Now the Philistines gathered their armies for battle…Saul and the Israelites gathered and encamped in the valley of Elah, and formed ranks against the Philistines. …And there came out from the camp of the Philistines a champion named Goliath, of Gath, whose height was six cubits and a span. He had a helmet of bronze on his head, and he was armoured with a coat of mail; the weight of the coat was five thousand shekels of bronze. He had greaves of bronze on his legs and a javelin of bronze slung between his shoulders. The shaft of his spear was like a weaver’s beam, and his spear’s head weighed six hundred shekels of iron; and his shield-bearer went before him. He stood and shouted to the ranks of Israel, ‘Why have you come out to draw up for battle? Am I not a Philistine, and are you not servants of Saul? Choose a man for yourselves, and let him come down to me. If he is able to fight with me and kill me, then we will be your servants; but if I prevail against him and kill him, then you shall be our servants and serve us.’ And the Philistine said, ‘Today I defy the ranks of Israel! Give me a man, that we may fight together.’ When Saul and all Israel heard these words of the Philistine, they were dismayed and greatly afraid.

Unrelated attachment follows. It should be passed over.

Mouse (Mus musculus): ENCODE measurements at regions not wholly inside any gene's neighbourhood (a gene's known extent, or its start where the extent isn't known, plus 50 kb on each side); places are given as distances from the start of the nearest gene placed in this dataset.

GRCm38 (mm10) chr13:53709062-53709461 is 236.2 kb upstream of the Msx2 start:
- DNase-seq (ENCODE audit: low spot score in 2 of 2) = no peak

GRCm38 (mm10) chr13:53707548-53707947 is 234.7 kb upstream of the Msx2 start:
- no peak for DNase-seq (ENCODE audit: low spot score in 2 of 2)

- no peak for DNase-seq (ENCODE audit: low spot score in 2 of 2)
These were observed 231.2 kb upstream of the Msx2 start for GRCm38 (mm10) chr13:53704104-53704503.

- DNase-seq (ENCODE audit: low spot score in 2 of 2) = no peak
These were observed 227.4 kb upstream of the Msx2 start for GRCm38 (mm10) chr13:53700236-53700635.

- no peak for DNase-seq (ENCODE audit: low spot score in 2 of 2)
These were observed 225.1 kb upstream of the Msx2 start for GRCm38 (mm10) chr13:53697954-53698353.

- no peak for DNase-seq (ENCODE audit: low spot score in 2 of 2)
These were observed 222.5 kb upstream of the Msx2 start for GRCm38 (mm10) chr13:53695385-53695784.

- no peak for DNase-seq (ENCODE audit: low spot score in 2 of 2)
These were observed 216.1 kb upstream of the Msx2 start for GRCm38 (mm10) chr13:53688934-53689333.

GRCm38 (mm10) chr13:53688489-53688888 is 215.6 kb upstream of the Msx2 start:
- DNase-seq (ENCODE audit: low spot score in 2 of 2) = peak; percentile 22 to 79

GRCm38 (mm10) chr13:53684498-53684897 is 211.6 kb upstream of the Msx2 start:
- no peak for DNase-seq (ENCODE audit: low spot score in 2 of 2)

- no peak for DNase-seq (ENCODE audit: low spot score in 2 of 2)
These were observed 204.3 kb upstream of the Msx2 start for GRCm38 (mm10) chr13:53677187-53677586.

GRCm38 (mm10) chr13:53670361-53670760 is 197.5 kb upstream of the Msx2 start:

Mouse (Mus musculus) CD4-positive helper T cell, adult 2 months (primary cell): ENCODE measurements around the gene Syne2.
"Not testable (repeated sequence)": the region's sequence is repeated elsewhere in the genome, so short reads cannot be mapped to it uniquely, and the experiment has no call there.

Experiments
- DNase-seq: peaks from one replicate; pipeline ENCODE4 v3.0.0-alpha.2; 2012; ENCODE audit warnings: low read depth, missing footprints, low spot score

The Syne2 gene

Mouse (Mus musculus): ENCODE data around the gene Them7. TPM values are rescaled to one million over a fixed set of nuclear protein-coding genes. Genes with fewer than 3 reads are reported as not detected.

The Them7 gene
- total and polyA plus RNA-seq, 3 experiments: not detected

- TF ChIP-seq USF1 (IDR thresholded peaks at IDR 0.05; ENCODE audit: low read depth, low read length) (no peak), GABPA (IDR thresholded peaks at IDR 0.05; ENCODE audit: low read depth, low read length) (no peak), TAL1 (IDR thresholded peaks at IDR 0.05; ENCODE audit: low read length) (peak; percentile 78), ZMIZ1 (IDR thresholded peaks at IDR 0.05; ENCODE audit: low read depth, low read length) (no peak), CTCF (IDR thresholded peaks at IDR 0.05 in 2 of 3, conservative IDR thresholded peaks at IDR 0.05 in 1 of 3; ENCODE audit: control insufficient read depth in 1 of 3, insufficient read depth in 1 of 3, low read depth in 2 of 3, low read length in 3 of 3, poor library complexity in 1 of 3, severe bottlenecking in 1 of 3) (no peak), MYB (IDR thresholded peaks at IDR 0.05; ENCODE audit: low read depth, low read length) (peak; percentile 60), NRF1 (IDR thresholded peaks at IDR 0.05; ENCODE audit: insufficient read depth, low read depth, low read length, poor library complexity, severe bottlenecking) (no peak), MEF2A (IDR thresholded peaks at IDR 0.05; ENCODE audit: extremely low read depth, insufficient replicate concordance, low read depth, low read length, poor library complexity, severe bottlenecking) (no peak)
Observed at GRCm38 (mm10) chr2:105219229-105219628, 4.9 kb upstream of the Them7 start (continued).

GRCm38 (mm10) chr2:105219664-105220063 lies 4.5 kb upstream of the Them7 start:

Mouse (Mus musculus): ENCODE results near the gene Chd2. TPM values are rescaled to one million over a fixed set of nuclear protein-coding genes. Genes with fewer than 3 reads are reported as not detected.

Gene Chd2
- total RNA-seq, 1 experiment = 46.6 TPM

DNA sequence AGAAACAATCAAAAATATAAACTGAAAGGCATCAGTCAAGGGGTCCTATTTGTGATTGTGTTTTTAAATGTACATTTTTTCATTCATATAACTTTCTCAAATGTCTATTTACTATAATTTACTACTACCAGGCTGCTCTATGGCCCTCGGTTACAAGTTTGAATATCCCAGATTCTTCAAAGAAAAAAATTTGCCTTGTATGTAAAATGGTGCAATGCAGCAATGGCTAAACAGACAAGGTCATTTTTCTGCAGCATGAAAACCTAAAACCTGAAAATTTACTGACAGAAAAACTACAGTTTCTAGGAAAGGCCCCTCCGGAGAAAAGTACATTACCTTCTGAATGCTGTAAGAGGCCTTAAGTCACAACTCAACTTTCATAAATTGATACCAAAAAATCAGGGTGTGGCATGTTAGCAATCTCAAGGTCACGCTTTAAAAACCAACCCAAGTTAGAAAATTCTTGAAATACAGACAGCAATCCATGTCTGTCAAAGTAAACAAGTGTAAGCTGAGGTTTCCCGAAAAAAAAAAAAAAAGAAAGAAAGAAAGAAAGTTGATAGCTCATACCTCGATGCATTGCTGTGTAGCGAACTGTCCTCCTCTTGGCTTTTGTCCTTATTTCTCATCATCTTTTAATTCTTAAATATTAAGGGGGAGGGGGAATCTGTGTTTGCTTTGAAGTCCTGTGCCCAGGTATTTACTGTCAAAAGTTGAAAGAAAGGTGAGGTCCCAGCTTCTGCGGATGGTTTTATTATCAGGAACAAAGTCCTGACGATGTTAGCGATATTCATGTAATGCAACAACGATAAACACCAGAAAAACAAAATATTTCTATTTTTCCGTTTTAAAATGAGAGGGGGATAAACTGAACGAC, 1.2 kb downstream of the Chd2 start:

Now David was the son of an Ephrathite of Bethlehem in Judah, named Jesse, who had eight sons… David was the youngest; the three eldest followed Saul, but David went back and forth from Saul to feed his father’s sheep at Bethlehem. For forty days the Philistine came forward and took his stand, morning and evening. Jesse said to his son David, ‘Take for your brothers an ephah of this parched grain and these ten loaves, and carry them quickly to the camp to your brothers; also take these ten cheeses to the commander of their thousand. See how your brothers fare, and bring some token from them.’ David rose early in the morning, left someone in charge of the sheep, took the provisions, and went as Jesse had commanded him. He came to the encampment as the army was going forth to the battle line, shouting the war cry. Israel and the Philistines drew up for battle, army against army. David left the things in charge of the keeper of the baggage, ran to the ranks, and went and greeted his brothers. As he talked with them, the champion, the Philistine of Gath, Goliath by name, came up out of the ranks of the Philistines, and spoke the same words as before. And David heard him. All the Israelites, when they saw the man, fled from him and were very much afraid. The Israelites said, ‘Have you seen this man who has come up? Surely he has come up to defy Israel. The king will greatly enrich the man who kills him, and will give him his daughter and make his family free in Israel.’ David said to the men who stood by him, ‘What shall be done for the man who kills this Philistine, and takes away the reproach from Israel? For who is this uncircumcised Philistine that he should defy the armies of the living God?’ The people answered him in the same way, ‘So shall it be done for the man who kills him.’… When the words that David spoke were heard, they repeated them before Saul; and he sent for him. David said to Saul, ‘Let no one’s heart fail because of him; your servant will go and fight with this Philistine.’ Saul said to David, ‘You are not able to go against this Philistine to fight with him; for you are just a boy, and he has been a warrior from his youth.’ But David said to Saul, ‘Your servant used to keep sheep for his father; and whenever a lion or a bear came, and took a lamb from the flock, I went after it and struck it down, rescuing the lamb from its mouth; and if it turned against me, I would catch it by the jaw, strike it down, and kill it. Your servant has killed both lions and bears; and this uncircumcised Philistine shall be like one of them, since he has defied the armies of the living God.’ David said, ‘The Lord, who saved me from the paw of the lion and from the paw of the bear, will save me from the hand of this Philistine.’ So Saul said to David, ‘Go, and may the Lord be with you!’ Saul clothed David with his armour; he put a bronze helmet on his head and clothed him with a coat of mail. David strapped Saul’s sword over the armour, and he tried in vain to walk, for he was not used to them. Then David said to Saul, ‘I cannot walk with these; for I am not used to them.’ So David removed them. Then he took his staff in his hand, and chose five smooth stones from the wadi, and put them in his shepherd’s bag, in the pouch; his sling was in his hand, and he drew near to the Philistine.